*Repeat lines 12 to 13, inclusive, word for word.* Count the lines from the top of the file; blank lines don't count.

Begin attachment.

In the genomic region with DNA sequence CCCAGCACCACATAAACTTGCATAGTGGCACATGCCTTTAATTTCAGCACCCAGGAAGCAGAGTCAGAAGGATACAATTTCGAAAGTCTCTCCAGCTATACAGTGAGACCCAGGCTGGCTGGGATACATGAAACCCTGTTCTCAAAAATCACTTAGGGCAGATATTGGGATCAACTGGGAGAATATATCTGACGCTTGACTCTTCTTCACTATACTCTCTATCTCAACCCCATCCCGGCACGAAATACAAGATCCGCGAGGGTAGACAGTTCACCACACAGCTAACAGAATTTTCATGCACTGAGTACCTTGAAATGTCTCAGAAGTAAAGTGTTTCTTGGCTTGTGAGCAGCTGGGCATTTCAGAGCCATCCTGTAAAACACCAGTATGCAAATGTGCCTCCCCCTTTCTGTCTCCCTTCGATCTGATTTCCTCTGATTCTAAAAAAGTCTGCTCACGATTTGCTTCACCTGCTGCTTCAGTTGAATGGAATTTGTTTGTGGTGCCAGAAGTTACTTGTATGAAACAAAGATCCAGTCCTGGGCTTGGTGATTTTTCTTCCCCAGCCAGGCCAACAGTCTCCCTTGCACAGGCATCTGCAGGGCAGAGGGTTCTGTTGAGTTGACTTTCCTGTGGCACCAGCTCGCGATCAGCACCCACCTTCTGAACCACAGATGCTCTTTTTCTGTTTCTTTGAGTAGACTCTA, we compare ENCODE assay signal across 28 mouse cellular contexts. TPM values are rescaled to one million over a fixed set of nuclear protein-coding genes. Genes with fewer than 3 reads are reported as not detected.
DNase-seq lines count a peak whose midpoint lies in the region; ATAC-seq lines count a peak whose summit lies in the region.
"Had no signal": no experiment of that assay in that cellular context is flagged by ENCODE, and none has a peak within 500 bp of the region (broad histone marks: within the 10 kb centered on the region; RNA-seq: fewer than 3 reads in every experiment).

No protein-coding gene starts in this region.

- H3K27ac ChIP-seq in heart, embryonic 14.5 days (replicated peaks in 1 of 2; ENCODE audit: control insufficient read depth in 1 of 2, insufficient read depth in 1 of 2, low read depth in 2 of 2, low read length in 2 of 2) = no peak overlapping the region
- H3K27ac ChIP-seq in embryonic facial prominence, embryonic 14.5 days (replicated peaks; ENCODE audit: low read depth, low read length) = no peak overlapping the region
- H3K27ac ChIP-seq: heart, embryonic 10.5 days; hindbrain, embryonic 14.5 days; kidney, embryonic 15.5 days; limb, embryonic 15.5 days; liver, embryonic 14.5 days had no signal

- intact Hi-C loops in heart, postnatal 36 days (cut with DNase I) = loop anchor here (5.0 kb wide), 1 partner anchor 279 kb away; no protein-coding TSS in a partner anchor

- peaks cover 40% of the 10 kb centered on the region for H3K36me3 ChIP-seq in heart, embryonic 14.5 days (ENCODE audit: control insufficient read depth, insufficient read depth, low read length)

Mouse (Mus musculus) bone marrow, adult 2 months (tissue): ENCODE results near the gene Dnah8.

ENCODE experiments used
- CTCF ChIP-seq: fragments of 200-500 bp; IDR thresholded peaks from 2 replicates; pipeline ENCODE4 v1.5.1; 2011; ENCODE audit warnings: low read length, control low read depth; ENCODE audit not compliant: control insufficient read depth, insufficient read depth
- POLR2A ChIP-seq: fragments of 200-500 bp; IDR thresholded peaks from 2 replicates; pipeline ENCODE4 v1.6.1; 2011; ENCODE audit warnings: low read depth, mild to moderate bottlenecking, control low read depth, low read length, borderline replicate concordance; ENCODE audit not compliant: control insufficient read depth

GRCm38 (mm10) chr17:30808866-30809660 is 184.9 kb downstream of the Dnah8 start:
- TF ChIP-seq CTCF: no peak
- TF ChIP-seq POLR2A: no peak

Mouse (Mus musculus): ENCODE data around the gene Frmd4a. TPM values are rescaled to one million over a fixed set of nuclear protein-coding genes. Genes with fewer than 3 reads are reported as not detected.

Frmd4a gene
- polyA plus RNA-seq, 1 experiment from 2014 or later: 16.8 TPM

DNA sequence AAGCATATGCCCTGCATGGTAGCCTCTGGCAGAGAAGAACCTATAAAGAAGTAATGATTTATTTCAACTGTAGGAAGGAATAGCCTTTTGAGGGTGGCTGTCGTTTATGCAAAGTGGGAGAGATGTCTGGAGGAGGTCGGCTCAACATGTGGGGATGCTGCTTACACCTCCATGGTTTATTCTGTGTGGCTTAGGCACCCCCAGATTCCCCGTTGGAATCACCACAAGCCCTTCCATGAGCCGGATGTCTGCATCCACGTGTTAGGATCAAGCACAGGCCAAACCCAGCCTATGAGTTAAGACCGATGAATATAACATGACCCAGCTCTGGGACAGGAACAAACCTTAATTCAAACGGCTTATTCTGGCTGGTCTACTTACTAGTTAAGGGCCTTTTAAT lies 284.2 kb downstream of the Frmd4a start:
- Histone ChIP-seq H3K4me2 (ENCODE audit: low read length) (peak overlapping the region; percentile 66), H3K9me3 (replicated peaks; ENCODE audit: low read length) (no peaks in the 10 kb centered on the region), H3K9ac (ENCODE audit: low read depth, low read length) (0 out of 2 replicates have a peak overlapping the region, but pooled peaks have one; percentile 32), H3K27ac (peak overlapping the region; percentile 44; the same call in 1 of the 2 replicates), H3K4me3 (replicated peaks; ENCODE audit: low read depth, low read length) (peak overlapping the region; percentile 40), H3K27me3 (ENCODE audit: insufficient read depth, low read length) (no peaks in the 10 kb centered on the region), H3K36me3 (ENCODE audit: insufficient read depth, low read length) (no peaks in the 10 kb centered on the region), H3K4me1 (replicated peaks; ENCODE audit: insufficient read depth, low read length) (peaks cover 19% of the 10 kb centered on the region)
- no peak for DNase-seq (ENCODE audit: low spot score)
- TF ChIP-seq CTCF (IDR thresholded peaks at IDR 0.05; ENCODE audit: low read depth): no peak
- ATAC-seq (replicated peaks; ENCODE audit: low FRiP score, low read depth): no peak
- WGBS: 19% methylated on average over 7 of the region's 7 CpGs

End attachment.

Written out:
- CTCF ChIP-seq: fragments of 200-500 bp; IDR thresholded peaks from 2 replicates; pipeline ENCODE4 v1.5.1; 2011; ENCODE audit warnings: low read length, control low read depth; ENCODE audit not compliant: control insufficient read depth, insufficient read depth
- POLR2A ChIP-seq: fragments of 200-500 bp; IDR thresholded peaks from 2 replicates; pipeline ENCODE4 v1.6.1; 2011; ENCODE audit warnings: low read depth, mild to moderate bottlenecking, control low read depth, low read length, borderline replicate concordance; ENCODE audit not compliant: control insufficient read depth